SITA launches AI-based solution for lost items on airports and airplanes

30 March 2021 (Last Updated March 30th, 2021 11:47)

Technology provider SITA has introduced the artificial intelligence-based (AI) solution WorldTracer Lost and Found Property for managing lost items on the aircraft or in airports.

SITA launches AI-based solution for lost items on airports and airplanes
The cost for handling and returning a lost item, comprising registration, handling inquiries and customer calls, storage and postage can go up to $95. Credit: Stela Di / Pixabay.

Technology provider SITA has introduced the artificial intelligence-based (AI) solution WorldTracer Lost and Found Property for managing lost items on the aircraft or in airports.

The cost for handling and returning a lost item, comprising registration, handling inquiries and customer calls, storage and postage, can go up to $95.

WorldTracer Lost and Found Property is the latest option to SITA’s WorldTracer solution used in 2,200 airports across the world and will help reduce the expense of returning lost items to their owners by 90%.

The WorldTracer service is a fully contactless method enabling passengers to report delayed baggage from a mobile device and skip long queues at baggage service counters.

The new solution will streamline and speed up the process of handling lost items, which is still carried out manually in most cases.

With the help of the service, airline employees can generate a missing item report, register a found item and authenticate a match within two minutes.

In addition, passengers can now enter a claim using their mobile device for reporting, paying and arranging repatriation, which enables them to keep a tab on their item at every stage.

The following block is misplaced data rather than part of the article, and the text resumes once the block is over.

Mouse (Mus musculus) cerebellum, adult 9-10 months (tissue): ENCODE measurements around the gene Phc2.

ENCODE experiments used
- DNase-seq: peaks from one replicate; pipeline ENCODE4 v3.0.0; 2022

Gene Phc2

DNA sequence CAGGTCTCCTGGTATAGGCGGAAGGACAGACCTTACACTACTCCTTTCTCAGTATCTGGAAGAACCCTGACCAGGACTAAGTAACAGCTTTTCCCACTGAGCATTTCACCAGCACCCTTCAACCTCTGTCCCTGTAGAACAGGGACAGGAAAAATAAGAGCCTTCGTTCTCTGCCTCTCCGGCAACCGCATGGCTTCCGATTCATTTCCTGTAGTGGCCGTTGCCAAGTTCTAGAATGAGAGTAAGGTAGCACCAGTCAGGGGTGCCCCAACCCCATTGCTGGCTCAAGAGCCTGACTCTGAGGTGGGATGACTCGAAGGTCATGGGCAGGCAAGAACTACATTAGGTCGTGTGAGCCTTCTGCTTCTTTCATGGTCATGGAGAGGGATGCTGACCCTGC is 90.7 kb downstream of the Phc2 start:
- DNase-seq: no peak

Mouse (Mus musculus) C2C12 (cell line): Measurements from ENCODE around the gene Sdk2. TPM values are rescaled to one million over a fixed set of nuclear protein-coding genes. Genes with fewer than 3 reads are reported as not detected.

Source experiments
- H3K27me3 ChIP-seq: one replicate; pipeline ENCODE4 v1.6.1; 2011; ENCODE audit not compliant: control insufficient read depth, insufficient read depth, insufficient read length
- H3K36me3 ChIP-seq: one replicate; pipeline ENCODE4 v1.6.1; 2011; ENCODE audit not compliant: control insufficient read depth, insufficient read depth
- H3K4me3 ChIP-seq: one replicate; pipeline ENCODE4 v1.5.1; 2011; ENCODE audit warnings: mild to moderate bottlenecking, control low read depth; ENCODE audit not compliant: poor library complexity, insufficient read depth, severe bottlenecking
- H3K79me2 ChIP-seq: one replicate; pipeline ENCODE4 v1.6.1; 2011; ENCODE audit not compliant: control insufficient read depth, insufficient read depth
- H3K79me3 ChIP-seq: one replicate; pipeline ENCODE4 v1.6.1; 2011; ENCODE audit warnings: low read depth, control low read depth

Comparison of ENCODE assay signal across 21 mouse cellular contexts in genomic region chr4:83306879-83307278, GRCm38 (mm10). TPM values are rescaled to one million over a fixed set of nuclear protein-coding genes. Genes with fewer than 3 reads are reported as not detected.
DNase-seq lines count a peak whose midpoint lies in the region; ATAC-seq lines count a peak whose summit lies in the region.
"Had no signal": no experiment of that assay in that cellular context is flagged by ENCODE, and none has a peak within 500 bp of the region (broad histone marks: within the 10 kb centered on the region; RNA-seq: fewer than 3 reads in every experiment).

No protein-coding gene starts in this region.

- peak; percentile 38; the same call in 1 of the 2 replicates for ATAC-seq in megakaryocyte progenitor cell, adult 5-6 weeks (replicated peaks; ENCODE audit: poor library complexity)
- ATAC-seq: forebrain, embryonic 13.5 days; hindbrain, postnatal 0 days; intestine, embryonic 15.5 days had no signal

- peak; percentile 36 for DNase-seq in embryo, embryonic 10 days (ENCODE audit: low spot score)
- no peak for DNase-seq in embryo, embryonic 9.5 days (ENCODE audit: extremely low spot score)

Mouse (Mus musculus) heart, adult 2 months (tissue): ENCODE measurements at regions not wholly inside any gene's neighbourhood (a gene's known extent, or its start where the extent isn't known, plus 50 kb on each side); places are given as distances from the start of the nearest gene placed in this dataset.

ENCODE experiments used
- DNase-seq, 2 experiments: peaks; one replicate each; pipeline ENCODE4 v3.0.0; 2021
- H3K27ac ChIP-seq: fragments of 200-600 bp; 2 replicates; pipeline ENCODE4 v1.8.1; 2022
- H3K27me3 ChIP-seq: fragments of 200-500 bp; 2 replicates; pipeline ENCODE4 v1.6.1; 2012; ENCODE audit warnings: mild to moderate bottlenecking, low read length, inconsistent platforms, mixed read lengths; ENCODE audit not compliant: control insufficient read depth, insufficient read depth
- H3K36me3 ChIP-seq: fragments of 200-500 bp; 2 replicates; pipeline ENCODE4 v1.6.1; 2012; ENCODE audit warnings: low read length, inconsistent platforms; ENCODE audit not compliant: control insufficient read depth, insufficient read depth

For pairing the found item to a missing item report, the solution studies a global database of images and descriptions by using AI, including computer vision, machine learning and more.

It categorises particulars such as brand, material and colour of the missing item, with the help of image recognition and identifies similar words in the description for making a final match.

Following this, the airline notifies the owner instantly and starts the return process.

SITA airports and borders CEO David Lavorel said: “WorldTracer is a great example of how SITA continues to evolve its portfolio to meet the changing demands of the industry. For almost three decades, WorldTracer has helped to successfully trace mishandled bags. Now, using new technology, we are adding further value by helping the industry be more efficient and reduce costs around lost items at a time when it is most needed.”

Last week, Australia’s Sydney Airport (SYD) awarded a five-year contract to SITA for the delivery of common-use services at its two terminals.